Probably the most important issue that the writers of the books that eventually were collected into the New Testament had to face was the identity of Jesus. Matthew’s gospel describes how King Herod misidentifies him with John the Baptist in chapter 14, while others marvel at his miracles and others deny his importance in the following two chapters.
Chapter 16 begins with a group of emissaries from Jerusalem’s religious elite approaching Jesus and demanding that he perform a “sign” for them. He had just finished doing a series of miracles with literally thousands of eyewitnesses around the northern areas of Galilee and the Decapolis, so their request was clearly redundant. Jesus gives them a tongue-lashing and leaves them. (Matt. 16:1-4)
Later Jesus asks his disciples who they believe him to be, and Simon jumps in with both feet, saying, “You are the Christ [Messiah], the Son of the living God.” Jesus tells him that he is blessed because only God the Father could have revealed that to him. (Matt. 16:16-17)
What he tells Peter next (verses 18-19) takes him completely by surprise.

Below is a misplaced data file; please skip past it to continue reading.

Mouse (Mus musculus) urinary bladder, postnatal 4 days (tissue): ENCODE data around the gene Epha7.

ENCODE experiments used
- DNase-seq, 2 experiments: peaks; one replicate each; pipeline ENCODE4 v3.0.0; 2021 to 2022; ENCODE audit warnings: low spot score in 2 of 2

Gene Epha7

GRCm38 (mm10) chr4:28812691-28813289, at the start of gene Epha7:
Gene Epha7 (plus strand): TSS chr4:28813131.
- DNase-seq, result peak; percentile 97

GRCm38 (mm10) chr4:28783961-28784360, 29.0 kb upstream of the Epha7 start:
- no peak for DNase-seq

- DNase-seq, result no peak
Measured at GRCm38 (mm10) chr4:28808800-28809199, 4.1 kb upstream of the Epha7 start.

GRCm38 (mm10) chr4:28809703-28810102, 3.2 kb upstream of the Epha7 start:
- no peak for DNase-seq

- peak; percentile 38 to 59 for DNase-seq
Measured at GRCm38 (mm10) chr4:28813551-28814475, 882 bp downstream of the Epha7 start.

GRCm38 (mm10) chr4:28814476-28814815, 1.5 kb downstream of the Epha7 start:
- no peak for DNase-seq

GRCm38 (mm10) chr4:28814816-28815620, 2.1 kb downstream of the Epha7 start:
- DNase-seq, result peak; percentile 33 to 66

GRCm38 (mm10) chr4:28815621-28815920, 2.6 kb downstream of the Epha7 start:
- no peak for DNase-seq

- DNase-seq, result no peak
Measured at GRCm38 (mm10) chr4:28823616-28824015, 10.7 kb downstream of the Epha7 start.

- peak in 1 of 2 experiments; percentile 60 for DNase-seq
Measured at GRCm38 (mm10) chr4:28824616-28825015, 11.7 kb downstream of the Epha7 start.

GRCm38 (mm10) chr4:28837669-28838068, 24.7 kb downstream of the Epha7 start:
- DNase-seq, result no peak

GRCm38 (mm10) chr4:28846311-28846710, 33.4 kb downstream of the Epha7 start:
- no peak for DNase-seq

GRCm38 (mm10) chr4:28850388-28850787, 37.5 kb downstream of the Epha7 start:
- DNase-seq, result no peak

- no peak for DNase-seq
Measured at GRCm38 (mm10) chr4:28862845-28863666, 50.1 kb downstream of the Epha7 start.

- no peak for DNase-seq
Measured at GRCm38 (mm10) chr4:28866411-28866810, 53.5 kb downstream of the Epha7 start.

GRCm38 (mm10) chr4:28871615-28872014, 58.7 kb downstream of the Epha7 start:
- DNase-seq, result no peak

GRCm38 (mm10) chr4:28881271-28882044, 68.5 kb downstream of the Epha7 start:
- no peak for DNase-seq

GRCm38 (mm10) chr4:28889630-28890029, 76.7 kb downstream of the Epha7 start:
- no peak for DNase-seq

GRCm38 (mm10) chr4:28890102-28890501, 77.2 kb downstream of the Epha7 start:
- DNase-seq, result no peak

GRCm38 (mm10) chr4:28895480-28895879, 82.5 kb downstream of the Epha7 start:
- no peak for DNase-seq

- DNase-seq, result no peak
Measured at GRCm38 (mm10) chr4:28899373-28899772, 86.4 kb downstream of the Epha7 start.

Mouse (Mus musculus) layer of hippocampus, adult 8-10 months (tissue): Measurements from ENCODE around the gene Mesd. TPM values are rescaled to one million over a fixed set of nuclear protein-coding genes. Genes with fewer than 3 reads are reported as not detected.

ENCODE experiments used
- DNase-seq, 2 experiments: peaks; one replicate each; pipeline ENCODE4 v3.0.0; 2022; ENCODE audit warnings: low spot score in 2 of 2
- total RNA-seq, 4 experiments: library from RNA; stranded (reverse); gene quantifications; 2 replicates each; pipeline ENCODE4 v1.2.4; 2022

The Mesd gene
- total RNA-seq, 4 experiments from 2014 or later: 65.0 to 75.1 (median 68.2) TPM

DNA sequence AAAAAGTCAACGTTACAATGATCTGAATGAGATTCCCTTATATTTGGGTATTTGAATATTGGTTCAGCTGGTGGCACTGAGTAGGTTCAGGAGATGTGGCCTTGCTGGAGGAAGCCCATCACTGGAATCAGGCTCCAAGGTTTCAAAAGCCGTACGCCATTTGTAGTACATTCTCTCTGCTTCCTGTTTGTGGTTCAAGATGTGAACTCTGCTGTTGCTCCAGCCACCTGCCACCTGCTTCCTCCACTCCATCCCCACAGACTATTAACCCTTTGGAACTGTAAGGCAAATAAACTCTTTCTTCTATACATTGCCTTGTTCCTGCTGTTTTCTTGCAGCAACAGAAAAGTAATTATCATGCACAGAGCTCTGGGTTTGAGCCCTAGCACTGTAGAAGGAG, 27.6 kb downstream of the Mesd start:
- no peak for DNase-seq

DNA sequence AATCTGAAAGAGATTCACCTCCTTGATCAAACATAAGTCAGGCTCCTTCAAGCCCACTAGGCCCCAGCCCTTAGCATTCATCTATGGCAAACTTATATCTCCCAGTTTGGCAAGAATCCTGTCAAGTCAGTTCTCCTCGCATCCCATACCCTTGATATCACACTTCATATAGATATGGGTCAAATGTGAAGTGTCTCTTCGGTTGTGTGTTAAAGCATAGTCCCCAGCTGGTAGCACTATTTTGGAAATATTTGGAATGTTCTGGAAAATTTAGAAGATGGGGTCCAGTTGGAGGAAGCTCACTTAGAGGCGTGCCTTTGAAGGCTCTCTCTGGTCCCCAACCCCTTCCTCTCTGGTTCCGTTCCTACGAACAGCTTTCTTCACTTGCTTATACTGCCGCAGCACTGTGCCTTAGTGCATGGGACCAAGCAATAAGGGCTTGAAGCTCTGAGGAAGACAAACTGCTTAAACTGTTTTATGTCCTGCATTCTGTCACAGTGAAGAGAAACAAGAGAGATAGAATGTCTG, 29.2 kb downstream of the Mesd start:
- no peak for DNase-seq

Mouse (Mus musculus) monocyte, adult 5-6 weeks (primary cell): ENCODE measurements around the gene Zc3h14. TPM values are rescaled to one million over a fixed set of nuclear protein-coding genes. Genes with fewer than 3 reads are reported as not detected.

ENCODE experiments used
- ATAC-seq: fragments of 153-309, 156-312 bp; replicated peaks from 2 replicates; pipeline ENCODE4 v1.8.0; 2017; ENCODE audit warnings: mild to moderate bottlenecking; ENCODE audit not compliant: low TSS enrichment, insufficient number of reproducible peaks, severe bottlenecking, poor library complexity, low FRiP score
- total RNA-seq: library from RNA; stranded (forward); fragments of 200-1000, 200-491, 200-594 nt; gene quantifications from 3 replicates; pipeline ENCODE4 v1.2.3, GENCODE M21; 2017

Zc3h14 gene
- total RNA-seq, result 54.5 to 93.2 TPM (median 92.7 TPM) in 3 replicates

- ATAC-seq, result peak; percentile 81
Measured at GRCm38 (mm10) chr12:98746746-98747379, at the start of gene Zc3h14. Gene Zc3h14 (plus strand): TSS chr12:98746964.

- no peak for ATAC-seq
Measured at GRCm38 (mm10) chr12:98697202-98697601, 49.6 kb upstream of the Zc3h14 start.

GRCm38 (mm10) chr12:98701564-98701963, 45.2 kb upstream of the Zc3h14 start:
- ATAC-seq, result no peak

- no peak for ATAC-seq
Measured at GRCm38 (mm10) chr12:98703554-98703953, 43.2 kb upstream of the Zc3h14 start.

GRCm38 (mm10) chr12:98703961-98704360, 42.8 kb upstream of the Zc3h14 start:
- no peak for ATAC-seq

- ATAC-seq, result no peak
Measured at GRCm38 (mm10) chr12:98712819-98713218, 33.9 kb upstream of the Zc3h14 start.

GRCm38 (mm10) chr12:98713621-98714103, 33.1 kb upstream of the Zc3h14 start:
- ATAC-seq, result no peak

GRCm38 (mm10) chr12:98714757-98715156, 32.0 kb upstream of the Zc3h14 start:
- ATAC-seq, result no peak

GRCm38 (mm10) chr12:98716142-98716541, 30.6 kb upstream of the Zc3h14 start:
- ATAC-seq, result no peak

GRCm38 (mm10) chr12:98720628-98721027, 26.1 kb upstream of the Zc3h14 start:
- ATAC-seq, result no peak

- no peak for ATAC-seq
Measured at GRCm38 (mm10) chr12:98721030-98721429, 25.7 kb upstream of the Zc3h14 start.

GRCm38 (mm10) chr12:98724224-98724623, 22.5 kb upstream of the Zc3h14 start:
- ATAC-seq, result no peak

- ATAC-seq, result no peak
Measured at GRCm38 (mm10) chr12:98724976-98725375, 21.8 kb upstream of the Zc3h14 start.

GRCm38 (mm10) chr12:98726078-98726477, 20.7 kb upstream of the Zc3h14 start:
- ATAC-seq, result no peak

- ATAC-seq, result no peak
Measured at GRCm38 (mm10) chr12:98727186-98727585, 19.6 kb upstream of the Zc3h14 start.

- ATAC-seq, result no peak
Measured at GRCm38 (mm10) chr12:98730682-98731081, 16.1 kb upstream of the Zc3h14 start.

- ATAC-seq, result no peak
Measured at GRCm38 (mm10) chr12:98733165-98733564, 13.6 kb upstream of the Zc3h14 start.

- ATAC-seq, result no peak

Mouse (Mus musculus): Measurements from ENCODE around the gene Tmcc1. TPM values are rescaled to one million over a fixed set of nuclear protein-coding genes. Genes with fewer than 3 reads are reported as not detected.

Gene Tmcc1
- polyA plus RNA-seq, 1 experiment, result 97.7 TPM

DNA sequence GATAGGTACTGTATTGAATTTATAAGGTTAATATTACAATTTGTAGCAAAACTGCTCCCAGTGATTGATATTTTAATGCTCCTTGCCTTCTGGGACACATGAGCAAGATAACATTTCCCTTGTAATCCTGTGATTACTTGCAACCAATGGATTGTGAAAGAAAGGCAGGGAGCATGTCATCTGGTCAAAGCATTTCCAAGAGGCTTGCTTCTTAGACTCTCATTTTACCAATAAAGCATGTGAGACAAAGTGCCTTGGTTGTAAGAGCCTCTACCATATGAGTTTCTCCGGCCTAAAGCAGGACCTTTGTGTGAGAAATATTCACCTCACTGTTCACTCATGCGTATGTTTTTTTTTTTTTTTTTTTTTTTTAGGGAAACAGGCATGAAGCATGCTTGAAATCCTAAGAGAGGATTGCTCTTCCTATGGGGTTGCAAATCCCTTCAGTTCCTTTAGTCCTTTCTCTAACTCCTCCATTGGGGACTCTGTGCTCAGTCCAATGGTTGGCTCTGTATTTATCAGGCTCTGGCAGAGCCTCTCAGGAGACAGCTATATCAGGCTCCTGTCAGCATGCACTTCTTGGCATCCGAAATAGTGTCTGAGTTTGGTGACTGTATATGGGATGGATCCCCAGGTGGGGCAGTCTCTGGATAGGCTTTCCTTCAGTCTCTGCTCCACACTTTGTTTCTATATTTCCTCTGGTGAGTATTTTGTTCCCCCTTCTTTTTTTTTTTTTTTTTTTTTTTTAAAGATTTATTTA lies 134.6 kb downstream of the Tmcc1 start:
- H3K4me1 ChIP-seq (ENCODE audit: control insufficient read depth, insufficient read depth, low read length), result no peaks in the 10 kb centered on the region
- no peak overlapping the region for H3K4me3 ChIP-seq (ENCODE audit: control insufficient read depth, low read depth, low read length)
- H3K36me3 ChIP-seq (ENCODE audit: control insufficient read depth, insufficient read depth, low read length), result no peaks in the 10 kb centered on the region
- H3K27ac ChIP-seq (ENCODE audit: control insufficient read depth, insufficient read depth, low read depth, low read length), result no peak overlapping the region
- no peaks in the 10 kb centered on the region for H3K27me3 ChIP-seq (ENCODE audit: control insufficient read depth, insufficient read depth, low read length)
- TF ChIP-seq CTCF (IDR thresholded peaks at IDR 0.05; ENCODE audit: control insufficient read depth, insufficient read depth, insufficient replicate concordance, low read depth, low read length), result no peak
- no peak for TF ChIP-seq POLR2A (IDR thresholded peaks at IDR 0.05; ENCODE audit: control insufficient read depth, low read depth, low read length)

And I tell you that you are Peter, and on this rock I will build my church, and the gates of Hades will not overcome it. I will give you the keys of the kingdom of heaven; whatever you bind on earth will be bound in heaven, and whatever you loose on earth will be loosed in heaven.”
There are a lot of things to unpack in these two sentences. Let’s look at the phrases about Peter and the rock first. Some things to notice are:
- There is a play on words as Jesus changes Simon’s name to “Peter.” Peter’s name literally means “stone” in Greek, the language the book was written in. So Jesus was saying that Peter was “stone” [petros] and that a “rock” [petra] was the foundation he would build his church on. The word-play doesn’t work as well in English. We might say something like, “you are Rocky, and on this rock I will build my church.”
- When Jesus says “this rock,” he is making a deliberate reference to a prophecy in Isaiah 28:16. “So this is what the Sovereign LORD says: “See, I lay a stone in Zion, a tested stone, a precious cornerstone for a sure foundation; the one who trusts will never be dismayed.”
- Jesus also refers to himself as “the stone the builders rejected” that has become “the capstone” in Matt. 21:42, a reference to Psalm 118:22-23. The idea that he himself is the foundation-stone is not foreign to Jesus himself.
- Even the Apostle Paul is familiar with Jesus as the “cornerstone” as he writes to the church in Ephesus. (Eph. 2:20)
- Since “stone” is a smaller version of “rock,” Jesus is probably calling Peter something like “a chip off the old block.” Peter’s mission will be so similar to Jesus’ mission that you could say that they are “made of the same stuff.” Peter will become closely identified with Jesus. Jesus is the foundation and Peter will build on that foundation.